Saturday, March 21, 2009

Tensions rise between Chavez, foes in Venezuela

A move to arrest a prominent opposition leader sent thousands of anti-government protesters into the streets of the country's second-largest city Friday, accusing President Hugo Chavez of launching a new attack against his critics.

The protest came after a prosecutor called for the arrest of Mayor Manuel Rosales, a prominent Chavez opponent who has been accused of corruption.

"There is no justice in Venezuela," Rosales told the crowd. "But we will continue fighting."

Critics say Chavez and his allies are leading a two-pronged offensive by persecuting opponents and increasing presidential power by putting all airports, highways and seaports under federal control. Several key ports were previously administered by Chavez opponents.

Chavez won a key vote last month that eliminated term limits.

He has warned governors that they could be arrested if they try to resist the new law bringing transportation hubs under national control.

"The persecution of the opposition is beginning, and I'm sure that Rosales won't be the last to go to jail," said Oscar Perez, an opposition leader.

Chavez denies persecuting opponents for political reasons and has called for Rosales to be jailed on corruption allegations stemming from the mayor's 2002-2004 term as governor of Zulia state.

The attorney general's office says the case against Rosales is based on a 2007 report by the country's comptroller general, the leading anti-corruption authority, that found Rosales received funds "he could not justify."

Analyst Luis Vicente Leon said some of Chavez's actions appear aimed at instilling fear in his foes.

"He's sending the message that he's capable of going against anybody _ no matter how strong you are," Leon, a Caracas-based economist and pollster, told The Associated Press.

Some critics are also alarmed by the socialist leader's efforts to clamp down with more state control over the economy as the effects of the world economic meltdown begin to set in _ compounded by low prices for Venezuelan oil, which provides 94 percent of export earnings.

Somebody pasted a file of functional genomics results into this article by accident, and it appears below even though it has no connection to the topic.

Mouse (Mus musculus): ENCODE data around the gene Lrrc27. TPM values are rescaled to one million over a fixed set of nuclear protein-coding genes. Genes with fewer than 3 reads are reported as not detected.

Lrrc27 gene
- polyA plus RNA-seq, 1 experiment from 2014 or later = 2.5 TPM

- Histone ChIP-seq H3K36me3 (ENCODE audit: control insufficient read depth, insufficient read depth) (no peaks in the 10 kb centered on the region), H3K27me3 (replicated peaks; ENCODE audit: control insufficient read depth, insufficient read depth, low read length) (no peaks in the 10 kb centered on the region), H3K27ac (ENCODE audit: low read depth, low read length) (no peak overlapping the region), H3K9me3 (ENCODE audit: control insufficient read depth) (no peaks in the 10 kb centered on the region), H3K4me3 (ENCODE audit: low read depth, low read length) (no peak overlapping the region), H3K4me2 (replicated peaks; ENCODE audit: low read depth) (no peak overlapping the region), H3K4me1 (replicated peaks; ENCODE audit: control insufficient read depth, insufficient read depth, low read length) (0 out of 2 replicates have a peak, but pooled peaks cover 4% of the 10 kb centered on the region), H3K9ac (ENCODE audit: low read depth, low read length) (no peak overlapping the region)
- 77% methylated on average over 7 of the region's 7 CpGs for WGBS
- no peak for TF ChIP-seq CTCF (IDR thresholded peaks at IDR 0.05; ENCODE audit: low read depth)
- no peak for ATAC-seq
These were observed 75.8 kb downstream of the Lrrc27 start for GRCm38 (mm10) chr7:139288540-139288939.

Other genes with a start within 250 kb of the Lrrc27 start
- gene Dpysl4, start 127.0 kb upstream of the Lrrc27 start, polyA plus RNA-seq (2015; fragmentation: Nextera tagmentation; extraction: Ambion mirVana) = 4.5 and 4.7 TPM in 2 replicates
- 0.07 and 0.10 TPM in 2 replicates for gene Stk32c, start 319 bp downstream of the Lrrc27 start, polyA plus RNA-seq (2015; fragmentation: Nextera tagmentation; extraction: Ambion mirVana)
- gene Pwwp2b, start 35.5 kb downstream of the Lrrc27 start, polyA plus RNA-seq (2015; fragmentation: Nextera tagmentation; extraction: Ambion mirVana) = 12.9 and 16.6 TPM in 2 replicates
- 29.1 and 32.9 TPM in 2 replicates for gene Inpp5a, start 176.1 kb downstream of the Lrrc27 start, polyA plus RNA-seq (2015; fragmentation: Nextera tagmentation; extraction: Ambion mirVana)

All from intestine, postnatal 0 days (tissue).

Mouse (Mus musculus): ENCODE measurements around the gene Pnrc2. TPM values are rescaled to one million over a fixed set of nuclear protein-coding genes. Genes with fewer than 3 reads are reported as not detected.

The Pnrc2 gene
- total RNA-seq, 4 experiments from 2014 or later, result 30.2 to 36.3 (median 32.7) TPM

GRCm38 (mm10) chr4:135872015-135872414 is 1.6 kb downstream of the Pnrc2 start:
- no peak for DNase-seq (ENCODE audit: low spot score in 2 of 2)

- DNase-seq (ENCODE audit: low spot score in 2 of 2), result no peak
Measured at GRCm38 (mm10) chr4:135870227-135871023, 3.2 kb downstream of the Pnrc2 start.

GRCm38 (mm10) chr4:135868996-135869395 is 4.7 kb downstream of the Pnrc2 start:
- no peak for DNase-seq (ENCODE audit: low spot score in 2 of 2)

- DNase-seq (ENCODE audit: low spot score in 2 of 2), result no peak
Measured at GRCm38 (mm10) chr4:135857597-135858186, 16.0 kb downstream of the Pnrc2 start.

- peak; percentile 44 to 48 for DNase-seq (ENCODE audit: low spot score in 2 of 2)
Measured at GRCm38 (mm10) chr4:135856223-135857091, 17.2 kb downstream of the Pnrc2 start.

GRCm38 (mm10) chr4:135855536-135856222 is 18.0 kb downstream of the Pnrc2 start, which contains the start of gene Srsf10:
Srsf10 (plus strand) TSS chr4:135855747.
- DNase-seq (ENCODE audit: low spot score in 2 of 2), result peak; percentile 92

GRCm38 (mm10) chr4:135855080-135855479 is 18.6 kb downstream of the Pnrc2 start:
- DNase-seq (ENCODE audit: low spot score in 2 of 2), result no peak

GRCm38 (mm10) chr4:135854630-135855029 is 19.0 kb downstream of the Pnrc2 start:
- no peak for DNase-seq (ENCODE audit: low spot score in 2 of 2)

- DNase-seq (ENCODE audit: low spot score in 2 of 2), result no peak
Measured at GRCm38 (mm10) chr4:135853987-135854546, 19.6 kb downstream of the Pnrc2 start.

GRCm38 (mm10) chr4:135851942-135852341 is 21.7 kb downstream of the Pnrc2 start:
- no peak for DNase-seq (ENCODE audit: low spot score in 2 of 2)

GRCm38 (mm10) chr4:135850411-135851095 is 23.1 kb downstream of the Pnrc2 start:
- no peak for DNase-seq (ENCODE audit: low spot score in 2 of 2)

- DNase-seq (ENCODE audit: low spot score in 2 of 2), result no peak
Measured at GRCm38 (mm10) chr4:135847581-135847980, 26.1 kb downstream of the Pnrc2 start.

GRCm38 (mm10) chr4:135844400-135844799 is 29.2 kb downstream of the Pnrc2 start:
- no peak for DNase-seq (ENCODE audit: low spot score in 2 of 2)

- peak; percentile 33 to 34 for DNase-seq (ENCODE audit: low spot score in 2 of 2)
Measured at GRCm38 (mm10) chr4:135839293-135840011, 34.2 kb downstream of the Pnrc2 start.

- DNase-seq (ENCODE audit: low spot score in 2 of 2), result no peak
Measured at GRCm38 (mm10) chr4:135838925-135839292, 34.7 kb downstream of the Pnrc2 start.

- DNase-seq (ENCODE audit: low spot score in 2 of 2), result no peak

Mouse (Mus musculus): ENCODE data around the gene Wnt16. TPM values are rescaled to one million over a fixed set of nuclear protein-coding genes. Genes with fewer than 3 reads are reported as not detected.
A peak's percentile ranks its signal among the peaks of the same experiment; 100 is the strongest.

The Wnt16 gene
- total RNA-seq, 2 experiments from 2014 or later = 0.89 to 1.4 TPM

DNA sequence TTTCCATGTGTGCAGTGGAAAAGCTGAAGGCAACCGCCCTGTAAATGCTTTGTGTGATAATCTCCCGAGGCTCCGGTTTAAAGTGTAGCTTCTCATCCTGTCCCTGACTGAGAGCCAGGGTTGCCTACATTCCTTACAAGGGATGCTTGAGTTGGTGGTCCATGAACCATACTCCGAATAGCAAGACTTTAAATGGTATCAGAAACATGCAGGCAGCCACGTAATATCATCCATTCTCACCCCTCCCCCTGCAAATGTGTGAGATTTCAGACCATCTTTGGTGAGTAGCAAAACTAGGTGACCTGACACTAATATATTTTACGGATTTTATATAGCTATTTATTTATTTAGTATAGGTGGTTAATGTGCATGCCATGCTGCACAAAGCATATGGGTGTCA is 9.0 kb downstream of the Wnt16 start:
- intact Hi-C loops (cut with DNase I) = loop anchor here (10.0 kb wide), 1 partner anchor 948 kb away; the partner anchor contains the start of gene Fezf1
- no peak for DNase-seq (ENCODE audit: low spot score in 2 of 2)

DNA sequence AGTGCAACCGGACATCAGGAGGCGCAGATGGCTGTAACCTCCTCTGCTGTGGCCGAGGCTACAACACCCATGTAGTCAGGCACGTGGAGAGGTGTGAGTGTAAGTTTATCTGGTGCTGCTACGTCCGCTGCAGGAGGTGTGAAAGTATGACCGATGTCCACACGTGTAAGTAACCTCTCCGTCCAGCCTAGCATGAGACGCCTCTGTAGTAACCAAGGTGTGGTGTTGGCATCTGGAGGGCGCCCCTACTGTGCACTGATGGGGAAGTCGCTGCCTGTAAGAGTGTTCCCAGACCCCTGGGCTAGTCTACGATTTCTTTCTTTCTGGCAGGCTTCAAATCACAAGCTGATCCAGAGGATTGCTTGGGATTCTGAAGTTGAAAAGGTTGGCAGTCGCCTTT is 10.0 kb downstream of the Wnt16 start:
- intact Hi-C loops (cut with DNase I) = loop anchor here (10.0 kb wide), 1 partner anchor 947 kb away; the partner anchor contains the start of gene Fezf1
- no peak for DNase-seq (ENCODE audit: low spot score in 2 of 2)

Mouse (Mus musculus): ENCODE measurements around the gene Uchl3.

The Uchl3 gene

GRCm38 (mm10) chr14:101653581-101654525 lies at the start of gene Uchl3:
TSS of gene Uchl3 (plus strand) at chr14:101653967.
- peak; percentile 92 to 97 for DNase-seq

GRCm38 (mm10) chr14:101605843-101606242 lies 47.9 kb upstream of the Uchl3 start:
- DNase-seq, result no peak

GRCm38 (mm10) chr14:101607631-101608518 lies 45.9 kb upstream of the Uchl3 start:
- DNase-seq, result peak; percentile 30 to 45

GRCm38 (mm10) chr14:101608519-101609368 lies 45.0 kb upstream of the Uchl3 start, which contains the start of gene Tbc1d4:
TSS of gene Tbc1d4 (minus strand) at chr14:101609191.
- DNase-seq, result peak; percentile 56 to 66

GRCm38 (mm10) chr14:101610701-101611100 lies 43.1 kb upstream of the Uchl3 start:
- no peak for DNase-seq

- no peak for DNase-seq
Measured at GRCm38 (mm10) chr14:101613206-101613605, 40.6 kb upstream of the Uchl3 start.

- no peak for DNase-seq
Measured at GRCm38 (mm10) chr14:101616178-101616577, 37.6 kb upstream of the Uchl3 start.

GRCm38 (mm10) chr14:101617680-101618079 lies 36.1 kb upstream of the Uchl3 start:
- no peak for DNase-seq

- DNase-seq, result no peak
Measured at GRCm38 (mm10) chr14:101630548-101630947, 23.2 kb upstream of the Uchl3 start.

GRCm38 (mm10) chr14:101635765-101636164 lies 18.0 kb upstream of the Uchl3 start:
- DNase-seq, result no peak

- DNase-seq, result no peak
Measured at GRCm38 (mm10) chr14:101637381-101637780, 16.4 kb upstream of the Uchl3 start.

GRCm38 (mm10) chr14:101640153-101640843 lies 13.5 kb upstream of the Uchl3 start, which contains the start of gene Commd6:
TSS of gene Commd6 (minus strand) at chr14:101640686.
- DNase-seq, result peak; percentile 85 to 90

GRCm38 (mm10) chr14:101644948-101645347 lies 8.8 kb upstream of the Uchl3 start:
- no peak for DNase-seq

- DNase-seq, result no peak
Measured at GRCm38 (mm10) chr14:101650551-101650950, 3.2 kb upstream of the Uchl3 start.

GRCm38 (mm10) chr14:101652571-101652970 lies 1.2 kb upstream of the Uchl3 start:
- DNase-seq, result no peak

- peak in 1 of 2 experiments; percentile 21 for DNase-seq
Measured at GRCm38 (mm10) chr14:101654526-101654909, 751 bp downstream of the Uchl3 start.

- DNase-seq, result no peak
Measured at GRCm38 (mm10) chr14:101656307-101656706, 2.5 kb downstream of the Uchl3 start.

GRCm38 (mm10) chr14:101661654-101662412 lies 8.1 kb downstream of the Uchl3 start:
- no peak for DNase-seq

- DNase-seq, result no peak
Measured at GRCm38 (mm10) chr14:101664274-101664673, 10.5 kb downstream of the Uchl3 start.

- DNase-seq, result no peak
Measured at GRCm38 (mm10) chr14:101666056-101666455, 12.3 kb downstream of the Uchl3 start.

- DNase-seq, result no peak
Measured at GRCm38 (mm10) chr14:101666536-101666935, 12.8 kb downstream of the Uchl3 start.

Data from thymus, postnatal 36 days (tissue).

Chavez has been playing hardball to try to get private companies to produce more price-controlled items as required under strict new regulations aimed at containing inflation. He ordered the expropriation of a rice plant owned by Minneapolis-based Cargill Inc. earlier this month and warned major food producer Empresas Polar that it could be taken over if it does not obey the new regulations.

Chavez plans to announce economic measures on Saturday to help cope with the global crisis.

The government also is facing mounting pressure from public workers' unions, several of which have threatened in recent weeks to demand better contracts.

Meanwhile, strikes at auto assembly plants owned by Mitsubishi Motors Corp. and Toyota have been severely slowing production, cutting the output of vehicles in the country by 25 percent overall.

Toyota's Venezuelan-based subsidiary warned Friday that the plant's future is being jeopardized by a worker occupation since March 6.

The company, which has 2,700 employees here, said "for the first time in 51 years in Venezuela, we're seeing with great concern the possibility that the continuation of the Toyota plant's operations could be affected critically and permanently."

Associated Press writer Christopher Toothaker contributed to this report.